Liptak’s article has unleashed a flurry of mostly critical responses. (See: Baude, Kerr, Leiter, Bodie, Chin, Wasserman, Solove, Magliocca, Pasquale.) I have just two points to add.

1. The Rumsfeldian Zen Acceptance of Law Reviews. One of the most common complaints about legal scholarship, from nearly all quarters, is that it is not peer-reviewed prior to publication. Several of the bloggers I link to above do a good job of arguing why peer review is not an unalloyed good and student-run editorial boards are not all bad. Some even seem to argue that, for legal scholarship at least, forgoing peer review might on balance be better. And I’m sure there are non-legal academics who believe that publishing in non-peer-reviewed law journals is on a par with publishing with a vanity press.

I find it difficult to get excited about either of those arguments. Read more »

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Oldfather Triangulating

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Professor Chad Oldfather’s recent article, Triangulating Judicial Responsiveness: Automated Content Analysis, Judicial Opinions, and the Methodology of Legal Scholarship (co-authored with Joseph P. Bockhorst and Brian P. Dimmer) – published in the Florida Law Review – has received a lot of recent scholarly attention. Professor Robin Effron of Brooklyn Law School and Professor Scott Bauries of the University of Kentucky College of Law each wrote responses (here and here) in the Florida Law Review Forum (the Florida Law Review’s online companion). In addition, Professor Corey Yung of the Kansas University School of Law also wrote an essay about the article. Congratulations, Professor Oldfather!

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The Eighth Amendment and Life Without Parole for Adults

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My new article, “Not Just Kid Stuff? Extending Graham and Miller to Adults,” is now available on SSRN. Here’s the abstract:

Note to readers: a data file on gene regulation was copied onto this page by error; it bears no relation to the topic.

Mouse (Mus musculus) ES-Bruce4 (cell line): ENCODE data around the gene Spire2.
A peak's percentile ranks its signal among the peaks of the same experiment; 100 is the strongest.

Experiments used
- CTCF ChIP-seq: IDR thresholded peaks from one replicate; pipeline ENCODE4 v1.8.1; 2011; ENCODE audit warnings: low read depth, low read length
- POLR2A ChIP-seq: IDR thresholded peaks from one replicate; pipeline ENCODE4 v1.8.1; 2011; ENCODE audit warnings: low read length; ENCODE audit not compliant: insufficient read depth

The United States Supreme Court has recently recognized new constitutional limitations on the use of life-without-parole (LWOP) sentences for juvenile offenders, but has not clearly indicated whether analogous limitations apply to the sentencing of adults. However, the Court’s treatment of LWOP as a qualitatively different and intrinsically more troubling punishment than any other sentence of incarceration does provide a plausible basis for adults to challenge their LWOP sentences, particularly when they have been imposed for nonviolent offenses or on a mandatory basis. At the same time, the Court’s Eighth Amendment reasoning suggests some reluctance to overturn sentencing practices that are in widespread use or otherwise seem to reflect deliberate, majoritarian decisionmaking. This Essay thus suggests a balancing test of sorts that may help to account for the Court’s varied Eighth Amendment decisions in noncapital cases since 1991. The Essay concludes by considering how this balancing approach might apply to the mandatory LWOP sentence established by 21 U.S.C. §841(b)(1)(A) for repeat drug offenders.

The article will appear in print in a forthcoming symposium issue of the Missouri Law Review devoted to the Supreme Court’s year-old decision in Miller v. Alabama.